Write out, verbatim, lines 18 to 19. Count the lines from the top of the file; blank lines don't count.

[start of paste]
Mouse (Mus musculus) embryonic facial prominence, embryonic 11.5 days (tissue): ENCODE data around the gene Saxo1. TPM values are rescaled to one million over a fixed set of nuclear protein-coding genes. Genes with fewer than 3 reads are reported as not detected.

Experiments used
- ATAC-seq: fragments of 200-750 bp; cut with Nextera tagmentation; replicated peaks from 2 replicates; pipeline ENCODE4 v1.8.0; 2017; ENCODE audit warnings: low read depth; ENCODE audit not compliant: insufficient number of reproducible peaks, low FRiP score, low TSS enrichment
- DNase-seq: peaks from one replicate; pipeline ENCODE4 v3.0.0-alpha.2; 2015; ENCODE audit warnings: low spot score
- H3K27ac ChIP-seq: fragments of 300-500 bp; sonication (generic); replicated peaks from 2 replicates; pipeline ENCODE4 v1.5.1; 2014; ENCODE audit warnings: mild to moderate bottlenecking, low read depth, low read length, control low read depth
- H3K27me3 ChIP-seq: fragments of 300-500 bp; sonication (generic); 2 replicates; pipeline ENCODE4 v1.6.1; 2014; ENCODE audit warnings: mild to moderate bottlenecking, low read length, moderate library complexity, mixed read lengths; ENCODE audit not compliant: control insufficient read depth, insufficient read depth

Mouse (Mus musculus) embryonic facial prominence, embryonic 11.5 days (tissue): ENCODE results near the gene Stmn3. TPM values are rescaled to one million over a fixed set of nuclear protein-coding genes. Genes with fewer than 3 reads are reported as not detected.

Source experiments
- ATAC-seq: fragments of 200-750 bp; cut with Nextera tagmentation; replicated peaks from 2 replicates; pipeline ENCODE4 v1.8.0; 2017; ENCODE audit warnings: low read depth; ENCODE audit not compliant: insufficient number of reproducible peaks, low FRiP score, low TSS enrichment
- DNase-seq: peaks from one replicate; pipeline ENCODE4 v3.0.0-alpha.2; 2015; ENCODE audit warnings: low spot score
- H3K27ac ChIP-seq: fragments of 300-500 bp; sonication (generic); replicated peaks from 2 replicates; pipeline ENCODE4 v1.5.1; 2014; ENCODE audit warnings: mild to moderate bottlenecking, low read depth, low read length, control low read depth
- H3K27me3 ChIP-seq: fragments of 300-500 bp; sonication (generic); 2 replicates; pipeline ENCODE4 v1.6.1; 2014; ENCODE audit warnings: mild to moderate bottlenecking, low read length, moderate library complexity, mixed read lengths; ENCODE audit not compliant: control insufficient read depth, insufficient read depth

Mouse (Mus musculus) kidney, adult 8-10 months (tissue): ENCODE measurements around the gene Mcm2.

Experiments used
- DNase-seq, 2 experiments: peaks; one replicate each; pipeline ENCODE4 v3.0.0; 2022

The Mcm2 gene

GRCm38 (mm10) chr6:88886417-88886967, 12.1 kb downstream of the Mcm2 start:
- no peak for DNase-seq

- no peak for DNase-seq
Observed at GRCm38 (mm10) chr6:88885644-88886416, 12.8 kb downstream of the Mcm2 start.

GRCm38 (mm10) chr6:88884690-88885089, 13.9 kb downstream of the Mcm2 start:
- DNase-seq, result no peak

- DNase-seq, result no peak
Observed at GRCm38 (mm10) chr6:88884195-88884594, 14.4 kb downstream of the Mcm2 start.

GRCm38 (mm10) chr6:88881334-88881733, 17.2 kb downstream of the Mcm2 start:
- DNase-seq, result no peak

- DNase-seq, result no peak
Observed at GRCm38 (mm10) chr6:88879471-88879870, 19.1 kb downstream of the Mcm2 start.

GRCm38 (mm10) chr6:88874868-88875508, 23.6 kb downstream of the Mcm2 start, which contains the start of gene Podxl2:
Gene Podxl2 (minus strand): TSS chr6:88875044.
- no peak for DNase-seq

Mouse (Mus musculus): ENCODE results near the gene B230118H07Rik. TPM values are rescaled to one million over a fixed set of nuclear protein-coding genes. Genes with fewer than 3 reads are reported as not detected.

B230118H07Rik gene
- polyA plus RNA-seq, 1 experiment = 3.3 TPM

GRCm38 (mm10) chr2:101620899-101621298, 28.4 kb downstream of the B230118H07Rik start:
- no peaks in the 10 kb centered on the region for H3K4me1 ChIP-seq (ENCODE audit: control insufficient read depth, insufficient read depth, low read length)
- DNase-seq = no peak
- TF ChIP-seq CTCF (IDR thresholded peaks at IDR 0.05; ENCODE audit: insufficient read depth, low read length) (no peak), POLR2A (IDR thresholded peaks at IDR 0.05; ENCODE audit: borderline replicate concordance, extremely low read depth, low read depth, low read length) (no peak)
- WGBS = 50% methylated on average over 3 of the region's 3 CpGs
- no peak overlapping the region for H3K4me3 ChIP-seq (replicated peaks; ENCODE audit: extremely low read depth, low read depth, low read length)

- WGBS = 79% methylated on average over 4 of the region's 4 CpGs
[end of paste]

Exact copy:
- no peak for DNase-seq

- no peak for DNase-seq